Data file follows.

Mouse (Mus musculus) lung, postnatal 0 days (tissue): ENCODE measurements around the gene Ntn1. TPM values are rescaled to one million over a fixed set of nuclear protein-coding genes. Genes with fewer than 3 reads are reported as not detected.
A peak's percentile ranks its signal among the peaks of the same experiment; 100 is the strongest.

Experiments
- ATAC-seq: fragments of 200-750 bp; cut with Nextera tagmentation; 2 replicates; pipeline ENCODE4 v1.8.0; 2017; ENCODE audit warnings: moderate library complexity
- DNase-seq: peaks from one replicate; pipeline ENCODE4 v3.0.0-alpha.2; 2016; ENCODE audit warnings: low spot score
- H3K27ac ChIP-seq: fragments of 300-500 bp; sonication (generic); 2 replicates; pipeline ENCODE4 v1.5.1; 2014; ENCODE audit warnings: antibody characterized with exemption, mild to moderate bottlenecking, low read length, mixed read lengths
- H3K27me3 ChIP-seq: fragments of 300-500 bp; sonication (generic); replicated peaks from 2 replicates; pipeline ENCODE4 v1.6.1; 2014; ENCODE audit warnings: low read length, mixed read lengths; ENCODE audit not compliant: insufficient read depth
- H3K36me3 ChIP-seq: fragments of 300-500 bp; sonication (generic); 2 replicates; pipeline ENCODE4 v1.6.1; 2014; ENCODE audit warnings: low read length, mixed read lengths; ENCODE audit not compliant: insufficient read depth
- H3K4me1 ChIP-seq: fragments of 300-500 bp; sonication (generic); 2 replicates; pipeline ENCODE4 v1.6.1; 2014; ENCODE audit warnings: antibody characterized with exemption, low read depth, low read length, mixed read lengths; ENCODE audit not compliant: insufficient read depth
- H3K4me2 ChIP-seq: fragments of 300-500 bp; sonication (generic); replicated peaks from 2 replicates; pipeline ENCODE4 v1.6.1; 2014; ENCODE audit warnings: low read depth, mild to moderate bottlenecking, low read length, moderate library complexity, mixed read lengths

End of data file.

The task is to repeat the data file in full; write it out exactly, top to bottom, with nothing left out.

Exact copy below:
Mouse (Mus musculus) lung, postnatal 0 days (tissue): ENCODE measurements around the gene Ntn1. TPM values are rescaled to one million over a fixed set of nuclear protein-coding genes. Genes with fewer than 3 reads are reported as not detected.
A peak's percentile ranks its signal among the peaks of the same experiment; 100 is the strongest.

Experiments
- ATAC-seq: fragments of 200-750 bp; cut with Nextera tagmentation; 2 replicates; pipeline ENCODE4 v1.8.0; 2017; ENCODE audit warnings: moderate library complexity
- DNase-seq: peaks from one replicate; pipeline ENCODE4 v3.0.0-alpha.2; 2016; ENCODE audit warnings: low spot score
- H3K27ac ChIP-seq: fragments of 300-500 bp; sonication (generic); 2 replicates; pipeline ENCODE4 v1.5.1; 2014; ENCODE audit warnings: antibody characterized with exemption, mild to moderate bottlenecking, low read length, mixed read lengths
- H3K27me3 ChIP-seq: fragments of 300-500 bp; sonication (generic); replicated peaks from 2 replicates; pipeline ENCODE4 v1.6.1; 2014; ENCODE audit warnings: low read length, mixed read lengths; ENCODE audit not compliant: insufficient read depth
- H3K36me3 ChIP-seq: fragments of 300-500 bp; sonication (generic); 2 replicates; pipeline ENCODE4 v1.6.1; 2014; ENCODE audit warnings: low read length, mixed read lengths; ENCODE audit not compliant: insufficient read depth
- H3K4me1 ChIP-seq: fragments of 300-500 bp; sonication (generic); 2 replicates; pipeline ENCODE4 v1.6.1; 2014; ENCODE audit warnings: antibody characterized with exemption, low read depth, low read length, mixed read lengths; ENCODE audit not compliant: insufficient read depth
- H3K4me2 ChIP-seq: fragments of 300-500 bp; sonication (generic); replicated peaks from 2 replicates; pipeline ENCODE4 v1.6.1; 2014; ENCODE audit warnings: low read depth, mild to moderate bottlenecking, low read length, moderate library complexity, mixed read lengths